Remember me on this computer
Hanjo Schmidt
About this artwork
Study of a Pale Head
Acrylics on canvas
h.120cm w.100cm d.3cm
Nov 2013

Hanjo's Description: The head of a man with mouth and eyes shut.

well, the last three paintings are parts of a triptych. But it should exhibited in a room with Number three opposite to the entrance and number two on the left wall and Number one on the right one. So the viewer will be kind of surrounded by them.

And these are the small versions of the final ones which each will be 190 cm wide and 230 cm high.

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2013-02-05 05:52

That room you describe sounds like an artist's dream - the perfect exhibition opportunity. I'm wondering why you've chosen these images in particular to command that space? You've discussed the 3-dimensionality of the head but, in my view, by sucking in and tightening the telling wrinkles, you lose the character of the person, and instead they become death masks. Twilight as in the approach of darkness, nearing the end, and by the overpowering dimensions you're going to use - it's pointless to resist.

On the other hand, these paintings remind me a little of a fellow countryman of yours (from the same region as you), a sculptor from another era LINK, Franz Messerschmidt. Were you influenced by his work?

2013-02-05 10:36

Well, the perfect exhibition opportunity. That’s what we are working on for our show in October 2013 here in Stuttgart. We that is two other artists and me. So it will be a group show of our big formats. And as you guessed already it is meant to overwhelm. So saying it’s pointless to resist is a good description indeed.

As to the character of a person. I doubt that one can deduce the “real” character of a person from looking at a picture showing a so called relaxed face only, like in a passport photography. The face is our most excellent communication and expression tool. And it tells most precisely about your character when in motion. I once made the experience of having a pen friend with whom I had exchanged dozens of photos already but when we finally met in the flesh I could hardly recognize this friend. So in short, only when you have seen many of the possible expressions a face can make you might give an expertise about a character that has some foundation in it.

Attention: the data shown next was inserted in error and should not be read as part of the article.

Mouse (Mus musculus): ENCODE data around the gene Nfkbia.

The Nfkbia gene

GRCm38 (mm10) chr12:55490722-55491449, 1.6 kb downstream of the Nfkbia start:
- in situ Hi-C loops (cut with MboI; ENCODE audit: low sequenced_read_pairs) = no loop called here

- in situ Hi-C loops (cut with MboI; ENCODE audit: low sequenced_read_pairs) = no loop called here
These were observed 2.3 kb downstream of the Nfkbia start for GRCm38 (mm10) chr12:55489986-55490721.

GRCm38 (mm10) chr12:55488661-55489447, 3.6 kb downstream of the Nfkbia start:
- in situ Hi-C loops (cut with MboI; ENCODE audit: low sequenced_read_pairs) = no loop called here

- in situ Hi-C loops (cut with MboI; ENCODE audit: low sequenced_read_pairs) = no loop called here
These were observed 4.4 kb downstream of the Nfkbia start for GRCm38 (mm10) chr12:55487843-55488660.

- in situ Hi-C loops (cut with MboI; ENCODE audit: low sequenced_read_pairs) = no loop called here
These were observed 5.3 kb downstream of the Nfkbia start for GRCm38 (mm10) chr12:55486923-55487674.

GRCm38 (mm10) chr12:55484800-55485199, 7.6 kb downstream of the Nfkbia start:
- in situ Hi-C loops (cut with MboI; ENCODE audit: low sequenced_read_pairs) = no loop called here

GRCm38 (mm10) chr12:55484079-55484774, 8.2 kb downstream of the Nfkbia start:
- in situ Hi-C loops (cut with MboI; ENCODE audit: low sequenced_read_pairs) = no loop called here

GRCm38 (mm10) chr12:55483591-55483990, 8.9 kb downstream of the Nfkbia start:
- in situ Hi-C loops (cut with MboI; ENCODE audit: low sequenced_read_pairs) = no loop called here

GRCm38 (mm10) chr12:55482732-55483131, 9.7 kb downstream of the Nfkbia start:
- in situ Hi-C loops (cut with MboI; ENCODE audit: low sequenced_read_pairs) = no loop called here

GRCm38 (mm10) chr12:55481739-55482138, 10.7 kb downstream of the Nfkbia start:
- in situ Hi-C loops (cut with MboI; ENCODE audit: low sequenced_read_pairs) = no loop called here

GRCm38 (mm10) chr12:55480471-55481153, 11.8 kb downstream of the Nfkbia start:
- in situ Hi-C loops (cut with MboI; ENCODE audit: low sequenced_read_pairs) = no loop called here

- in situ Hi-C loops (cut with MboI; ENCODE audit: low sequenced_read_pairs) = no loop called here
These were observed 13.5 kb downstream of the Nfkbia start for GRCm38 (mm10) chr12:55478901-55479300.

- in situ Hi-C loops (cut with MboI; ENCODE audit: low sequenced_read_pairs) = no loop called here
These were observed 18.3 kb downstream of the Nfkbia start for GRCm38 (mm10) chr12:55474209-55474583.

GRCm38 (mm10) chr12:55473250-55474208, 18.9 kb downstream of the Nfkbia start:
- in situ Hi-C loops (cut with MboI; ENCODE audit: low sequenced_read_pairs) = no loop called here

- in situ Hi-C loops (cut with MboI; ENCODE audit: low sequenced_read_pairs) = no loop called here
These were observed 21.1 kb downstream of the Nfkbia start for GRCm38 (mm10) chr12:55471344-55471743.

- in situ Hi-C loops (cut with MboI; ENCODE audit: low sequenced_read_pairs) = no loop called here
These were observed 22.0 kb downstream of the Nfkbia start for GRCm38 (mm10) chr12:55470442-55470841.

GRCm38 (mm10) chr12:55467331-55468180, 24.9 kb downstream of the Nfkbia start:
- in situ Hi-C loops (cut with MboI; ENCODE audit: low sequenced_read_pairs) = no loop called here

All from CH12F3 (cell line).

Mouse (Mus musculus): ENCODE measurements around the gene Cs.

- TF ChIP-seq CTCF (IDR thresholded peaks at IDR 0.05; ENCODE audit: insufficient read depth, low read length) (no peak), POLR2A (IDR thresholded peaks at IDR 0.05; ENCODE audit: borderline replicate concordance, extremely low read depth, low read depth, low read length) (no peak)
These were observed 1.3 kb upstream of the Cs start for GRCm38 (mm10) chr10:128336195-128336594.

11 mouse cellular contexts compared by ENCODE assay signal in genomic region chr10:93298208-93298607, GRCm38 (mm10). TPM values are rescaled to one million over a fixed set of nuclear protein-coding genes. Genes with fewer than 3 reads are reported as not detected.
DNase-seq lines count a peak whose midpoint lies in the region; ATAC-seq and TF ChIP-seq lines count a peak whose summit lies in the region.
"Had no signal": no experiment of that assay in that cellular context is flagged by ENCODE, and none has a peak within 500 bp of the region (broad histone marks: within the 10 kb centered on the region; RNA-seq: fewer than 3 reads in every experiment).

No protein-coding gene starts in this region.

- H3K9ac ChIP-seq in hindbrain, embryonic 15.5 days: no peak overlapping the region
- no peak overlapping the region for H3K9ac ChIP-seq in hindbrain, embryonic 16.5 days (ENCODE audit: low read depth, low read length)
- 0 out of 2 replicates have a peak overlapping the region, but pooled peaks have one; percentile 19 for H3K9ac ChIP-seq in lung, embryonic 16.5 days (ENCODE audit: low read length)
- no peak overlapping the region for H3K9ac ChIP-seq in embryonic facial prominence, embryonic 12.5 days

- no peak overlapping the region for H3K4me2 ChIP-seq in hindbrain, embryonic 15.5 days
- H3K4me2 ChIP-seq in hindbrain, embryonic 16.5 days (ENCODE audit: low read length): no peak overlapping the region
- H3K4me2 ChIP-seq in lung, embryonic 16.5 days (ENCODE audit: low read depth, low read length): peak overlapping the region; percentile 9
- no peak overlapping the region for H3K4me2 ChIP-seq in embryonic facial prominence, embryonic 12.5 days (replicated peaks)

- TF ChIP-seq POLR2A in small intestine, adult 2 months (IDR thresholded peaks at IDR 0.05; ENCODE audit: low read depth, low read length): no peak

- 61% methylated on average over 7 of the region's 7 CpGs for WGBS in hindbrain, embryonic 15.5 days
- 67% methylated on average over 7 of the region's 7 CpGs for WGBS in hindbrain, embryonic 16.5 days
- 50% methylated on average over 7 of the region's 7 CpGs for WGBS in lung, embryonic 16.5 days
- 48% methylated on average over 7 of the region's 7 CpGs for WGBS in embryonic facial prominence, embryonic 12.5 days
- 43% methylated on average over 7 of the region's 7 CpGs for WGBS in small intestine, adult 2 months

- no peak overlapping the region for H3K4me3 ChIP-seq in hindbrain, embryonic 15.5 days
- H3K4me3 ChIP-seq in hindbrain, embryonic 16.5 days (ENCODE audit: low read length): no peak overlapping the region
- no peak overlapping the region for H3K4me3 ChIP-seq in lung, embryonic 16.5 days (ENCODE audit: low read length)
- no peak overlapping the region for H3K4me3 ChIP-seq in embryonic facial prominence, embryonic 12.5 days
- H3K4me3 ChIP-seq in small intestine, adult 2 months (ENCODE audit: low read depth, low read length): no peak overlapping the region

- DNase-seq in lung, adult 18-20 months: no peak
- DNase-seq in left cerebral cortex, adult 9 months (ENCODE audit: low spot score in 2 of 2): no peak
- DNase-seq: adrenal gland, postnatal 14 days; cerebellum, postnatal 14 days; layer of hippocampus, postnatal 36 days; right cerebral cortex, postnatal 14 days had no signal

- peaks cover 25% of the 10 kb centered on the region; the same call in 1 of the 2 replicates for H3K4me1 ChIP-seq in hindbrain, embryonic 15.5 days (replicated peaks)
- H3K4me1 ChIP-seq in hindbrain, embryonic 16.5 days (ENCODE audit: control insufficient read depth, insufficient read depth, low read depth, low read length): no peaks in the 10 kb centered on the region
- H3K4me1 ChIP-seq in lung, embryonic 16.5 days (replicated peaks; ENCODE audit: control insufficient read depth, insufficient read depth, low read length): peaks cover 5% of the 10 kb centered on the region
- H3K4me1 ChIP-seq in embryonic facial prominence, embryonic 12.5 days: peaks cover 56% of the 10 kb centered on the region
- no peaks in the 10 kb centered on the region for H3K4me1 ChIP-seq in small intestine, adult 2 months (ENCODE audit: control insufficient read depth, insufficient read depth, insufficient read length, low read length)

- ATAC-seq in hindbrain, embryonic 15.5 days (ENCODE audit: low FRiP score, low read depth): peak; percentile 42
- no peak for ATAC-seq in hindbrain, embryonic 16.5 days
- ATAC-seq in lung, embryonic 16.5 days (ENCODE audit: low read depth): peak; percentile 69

It’s a bit strange that normally we seem to be satisfied with so little diversification in expression. When it comes to age it looks as if we only know two sorts of it, young and old. But actually we are changing all the time. So neither young nor old is a very precise description. Monet spent almost all of his career in trying to catch and depict the change of the light in the course of the day. And something similar Turner was after.

Theoreticaly you could spend your whole career the same way with depicting only one single face in all its different expressions. And I’m not exactly talking about the extremes, the grimasses, Messerschmidt dealt with. I’m not after grimasses. I’m after expressions. So I worked on anger already, on disappointment, attention etc. Well, and now it’s seems to be about a kind of retreat into oneself. Something that Melville described as “the intense concentration of self in the immensity”. So for to answer your question: No, I was not influenced by Messerschmidt even though I think that he undertook a fascinating and very outstanding or singular task with his heads.


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